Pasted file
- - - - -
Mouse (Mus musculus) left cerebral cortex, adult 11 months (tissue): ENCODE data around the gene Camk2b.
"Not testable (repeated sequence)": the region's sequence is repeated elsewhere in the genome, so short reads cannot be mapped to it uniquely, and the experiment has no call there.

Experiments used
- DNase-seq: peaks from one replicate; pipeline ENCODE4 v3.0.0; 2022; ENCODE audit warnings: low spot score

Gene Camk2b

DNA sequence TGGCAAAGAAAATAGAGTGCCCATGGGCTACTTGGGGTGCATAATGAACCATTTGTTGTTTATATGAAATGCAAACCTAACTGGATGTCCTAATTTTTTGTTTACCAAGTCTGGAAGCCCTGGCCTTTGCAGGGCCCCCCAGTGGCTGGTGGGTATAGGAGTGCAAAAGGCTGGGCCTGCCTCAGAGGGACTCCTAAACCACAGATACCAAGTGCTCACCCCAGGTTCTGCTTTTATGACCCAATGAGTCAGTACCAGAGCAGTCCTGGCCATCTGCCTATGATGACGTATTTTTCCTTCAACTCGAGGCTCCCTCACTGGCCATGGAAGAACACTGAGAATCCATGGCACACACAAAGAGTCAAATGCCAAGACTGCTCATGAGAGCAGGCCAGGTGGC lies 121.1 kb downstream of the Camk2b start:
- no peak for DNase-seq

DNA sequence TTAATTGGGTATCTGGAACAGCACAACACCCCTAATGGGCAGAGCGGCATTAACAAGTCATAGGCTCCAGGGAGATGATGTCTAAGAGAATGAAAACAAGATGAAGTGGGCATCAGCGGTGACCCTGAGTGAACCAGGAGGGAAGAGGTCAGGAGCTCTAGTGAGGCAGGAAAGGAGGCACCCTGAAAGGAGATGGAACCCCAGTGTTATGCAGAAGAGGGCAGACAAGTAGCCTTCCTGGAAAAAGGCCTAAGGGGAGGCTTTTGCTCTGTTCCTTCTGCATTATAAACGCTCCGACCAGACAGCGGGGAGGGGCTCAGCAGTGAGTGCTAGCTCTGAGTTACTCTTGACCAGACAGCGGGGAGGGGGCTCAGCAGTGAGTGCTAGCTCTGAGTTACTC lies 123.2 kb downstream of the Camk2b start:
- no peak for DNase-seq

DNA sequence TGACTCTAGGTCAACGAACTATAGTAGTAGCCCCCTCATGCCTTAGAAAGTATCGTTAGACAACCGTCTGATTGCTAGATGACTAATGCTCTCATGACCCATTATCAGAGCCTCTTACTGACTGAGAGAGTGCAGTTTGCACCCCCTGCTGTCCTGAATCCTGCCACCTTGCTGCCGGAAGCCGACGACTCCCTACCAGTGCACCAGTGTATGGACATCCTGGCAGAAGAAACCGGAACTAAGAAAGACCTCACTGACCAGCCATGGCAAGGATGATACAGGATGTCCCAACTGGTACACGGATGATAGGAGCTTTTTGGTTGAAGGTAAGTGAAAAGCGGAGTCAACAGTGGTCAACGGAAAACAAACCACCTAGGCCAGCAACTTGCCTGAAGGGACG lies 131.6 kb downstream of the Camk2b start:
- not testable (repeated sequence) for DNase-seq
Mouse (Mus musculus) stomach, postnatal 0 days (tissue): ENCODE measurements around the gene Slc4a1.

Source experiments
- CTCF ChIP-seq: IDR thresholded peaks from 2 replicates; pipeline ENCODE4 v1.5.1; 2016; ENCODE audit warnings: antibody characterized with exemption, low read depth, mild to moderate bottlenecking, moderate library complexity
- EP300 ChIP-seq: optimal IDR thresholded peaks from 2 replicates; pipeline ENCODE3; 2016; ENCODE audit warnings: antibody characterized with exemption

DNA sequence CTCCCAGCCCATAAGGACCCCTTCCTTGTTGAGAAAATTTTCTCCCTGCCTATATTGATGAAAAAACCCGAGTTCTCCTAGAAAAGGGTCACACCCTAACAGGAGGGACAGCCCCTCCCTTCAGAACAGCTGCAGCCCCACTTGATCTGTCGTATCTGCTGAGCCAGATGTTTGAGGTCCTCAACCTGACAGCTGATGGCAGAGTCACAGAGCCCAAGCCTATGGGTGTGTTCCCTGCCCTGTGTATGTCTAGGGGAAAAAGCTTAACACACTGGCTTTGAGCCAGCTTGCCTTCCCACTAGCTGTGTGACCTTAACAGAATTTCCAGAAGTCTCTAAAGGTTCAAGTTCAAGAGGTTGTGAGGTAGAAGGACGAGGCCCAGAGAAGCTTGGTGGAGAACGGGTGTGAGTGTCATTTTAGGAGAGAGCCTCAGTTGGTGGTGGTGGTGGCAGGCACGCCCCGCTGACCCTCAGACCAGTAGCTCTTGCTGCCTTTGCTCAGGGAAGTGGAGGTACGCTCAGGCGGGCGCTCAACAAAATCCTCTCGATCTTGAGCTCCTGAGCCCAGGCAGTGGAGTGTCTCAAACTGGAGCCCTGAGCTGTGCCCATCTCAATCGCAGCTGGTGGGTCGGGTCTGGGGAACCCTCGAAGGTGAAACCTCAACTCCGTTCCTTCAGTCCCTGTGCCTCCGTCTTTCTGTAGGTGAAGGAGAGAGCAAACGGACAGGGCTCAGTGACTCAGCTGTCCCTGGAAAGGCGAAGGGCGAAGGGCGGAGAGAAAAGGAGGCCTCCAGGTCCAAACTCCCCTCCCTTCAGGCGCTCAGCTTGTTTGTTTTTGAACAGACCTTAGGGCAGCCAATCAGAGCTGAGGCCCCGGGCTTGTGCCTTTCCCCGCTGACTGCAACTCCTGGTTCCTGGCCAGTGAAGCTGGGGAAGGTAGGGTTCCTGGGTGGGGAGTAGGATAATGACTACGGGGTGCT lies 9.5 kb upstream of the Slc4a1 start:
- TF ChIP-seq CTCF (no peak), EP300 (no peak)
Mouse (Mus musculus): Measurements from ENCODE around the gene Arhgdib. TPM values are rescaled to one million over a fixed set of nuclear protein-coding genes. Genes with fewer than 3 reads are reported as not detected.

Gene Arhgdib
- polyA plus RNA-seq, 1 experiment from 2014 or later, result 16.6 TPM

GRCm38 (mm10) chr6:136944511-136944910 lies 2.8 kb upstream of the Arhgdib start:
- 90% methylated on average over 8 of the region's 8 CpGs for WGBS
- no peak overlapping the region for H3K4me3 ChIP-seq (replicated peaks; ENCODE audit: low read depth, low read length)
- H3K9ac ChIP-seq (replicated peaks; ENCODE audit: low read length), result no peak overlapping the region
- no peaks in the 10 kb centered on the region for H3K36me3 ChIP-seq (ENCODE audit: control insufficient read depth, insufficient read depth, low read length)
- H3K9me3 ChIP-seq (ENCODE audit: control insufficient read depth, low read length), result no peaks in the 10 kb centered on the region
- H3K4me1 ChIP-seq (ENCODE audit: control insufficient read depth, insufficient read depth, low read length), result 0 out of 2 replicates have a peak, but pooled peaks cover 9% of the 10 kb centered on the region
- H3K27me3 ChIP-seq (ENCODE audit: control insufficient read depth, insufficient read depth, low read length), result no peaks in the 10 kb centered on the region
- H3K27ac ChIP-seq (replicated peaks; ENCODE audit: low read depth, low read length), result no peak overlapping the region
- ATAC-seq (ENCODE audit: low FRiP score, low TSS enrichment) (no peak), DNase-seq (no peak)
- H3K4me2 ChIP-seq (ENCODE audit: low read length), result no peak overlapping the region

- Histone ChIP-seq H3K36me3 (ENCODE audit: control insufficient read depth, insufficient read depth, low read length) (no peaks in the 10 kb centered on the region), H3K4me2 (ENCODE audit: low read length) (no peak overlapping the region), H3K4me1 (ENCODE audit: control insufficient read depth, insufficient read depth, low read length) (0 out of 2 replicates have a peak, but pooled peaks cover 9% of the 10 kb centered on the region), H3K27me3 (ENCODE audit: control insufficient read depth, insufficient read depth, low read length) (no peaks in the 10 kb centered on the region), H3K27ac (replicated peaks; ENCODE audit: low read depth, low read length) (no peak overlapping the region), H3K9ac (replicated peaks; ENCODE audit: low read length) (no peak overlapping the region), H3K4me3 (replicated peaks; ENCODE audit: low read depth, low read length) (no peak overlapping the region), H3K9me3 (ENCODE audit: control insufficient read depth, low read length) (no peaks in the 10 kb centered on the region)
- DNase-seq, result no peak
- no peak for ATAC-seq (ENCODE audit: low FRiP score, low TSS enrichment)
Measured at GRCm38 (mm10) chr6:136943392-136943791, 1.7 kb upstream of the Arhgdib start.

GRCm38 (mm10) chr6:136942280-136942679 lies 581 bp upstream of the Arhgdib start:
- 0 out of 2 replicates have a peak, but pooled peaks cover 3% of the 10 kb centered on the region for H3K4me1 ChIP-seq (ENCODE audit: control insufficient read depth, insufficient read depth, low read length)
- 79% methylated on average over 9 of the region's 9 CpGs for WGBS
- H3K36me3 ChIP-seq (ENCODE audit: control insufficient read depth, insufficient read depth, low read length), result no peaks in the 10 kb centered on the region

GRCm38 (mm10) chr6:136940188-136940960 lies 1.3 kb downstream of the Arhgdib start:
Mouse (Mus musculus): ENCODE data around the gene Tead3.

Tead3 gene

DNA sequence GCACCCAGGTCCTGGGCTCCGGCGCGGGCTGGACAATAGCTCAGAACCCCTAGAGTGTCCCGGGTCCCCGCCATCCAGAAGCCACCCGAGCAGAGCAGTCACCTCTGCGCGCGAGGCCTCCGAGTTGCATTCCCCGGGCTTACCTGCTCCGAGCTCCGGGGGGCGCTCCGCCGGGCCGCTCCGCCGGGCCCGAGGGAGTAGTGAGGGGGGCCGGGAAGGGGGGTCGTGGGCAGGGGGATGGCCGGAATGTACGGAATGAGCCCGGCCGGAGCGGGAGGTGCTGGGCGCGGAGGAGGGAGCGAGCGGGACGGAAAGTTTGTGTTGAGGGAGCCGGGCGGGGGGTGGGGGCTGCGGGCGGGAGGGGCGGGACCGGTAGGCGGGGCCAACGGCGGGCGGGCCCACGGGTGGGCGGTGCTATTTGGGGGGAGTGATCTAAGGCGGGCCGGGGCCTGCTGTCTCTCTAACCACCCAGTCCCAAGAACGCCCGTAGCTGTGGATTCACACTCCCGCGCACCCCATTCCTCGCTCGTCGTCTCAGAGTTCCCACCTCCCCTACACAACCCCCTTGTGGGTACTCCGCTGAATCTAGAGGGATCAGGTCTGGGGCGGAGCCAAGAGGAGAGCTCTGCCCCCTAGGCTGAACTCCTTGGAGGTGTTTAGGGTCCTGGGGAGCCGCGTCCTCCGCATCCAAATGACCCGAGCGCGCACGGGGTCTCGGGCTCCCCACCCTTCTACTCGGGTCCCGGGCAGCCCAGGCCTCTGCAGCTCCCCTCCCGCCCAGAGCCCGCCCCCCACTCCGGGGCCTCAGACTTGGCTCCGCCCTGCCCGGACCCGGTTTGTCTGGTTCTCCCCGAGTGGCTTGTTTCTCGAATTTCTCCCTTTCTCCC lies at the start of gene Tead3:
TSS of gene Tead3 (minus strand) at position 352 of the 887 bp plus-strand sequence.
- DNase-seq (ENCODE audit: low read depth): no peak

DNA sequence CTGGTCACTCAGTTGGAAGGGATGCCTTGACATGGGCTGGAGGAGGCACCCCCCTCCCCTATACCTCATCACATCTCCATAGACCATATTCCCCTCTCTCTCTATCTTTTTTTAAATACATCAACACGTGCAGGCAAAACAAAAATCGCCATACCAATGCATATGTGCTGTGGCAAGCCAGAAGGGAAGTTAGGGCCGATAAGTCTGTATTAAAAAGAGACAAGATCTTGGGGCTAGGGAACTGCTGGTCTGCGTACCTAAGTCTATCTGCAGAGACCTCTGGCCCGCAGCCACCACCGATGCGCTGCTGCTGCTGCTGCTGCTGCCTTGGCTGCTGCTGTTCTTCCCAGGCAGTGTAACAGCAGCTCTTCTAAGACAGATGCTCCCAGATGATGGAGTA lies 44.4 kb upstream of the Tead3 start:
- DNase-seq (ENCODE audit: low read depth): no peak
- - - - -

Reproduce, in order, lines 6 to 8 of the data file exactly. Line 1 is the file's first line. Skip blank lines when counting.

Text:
DNA sequence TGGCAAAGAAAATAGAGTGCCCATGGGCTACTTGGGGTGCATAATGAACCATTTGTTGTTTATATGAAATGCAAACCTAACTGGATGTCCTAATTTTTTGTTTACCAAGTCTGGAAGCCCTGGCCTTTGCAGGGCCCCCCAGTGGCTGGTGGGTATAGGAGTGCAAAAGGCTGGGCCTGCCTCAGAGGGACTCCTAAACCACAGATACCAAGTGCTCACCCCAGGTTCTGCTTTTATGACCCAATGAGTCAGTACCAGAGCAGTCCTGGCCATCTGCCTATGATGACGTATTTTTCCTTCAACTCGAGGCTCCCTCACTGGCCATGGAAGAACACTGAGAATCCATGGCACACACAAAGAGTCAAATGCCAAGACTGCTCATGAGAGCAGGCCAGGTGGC lies 121.1 kb downstream of the Camk2b start:
- no peak for DNase-seq

DNA sequence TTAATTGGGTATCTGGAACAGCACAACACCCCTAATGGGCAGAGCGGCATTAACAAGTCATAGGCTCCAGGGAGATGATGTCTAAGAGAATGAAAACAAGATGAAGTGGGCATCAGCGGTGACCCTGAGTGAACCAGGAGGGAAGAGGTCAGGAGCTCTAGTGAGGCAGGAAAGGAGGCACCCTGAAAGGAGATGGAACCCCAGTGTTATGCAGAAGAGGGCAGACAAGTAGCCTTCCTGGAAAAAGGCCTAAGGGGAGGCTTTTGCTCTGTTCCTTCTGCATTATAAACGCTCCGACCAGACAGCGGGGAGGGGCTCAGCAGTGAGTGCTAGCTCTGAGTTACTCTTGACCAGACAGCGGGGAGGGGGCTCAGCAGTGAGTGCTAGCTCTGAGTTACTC lies 123.2 kb downstream of the Camk2b start: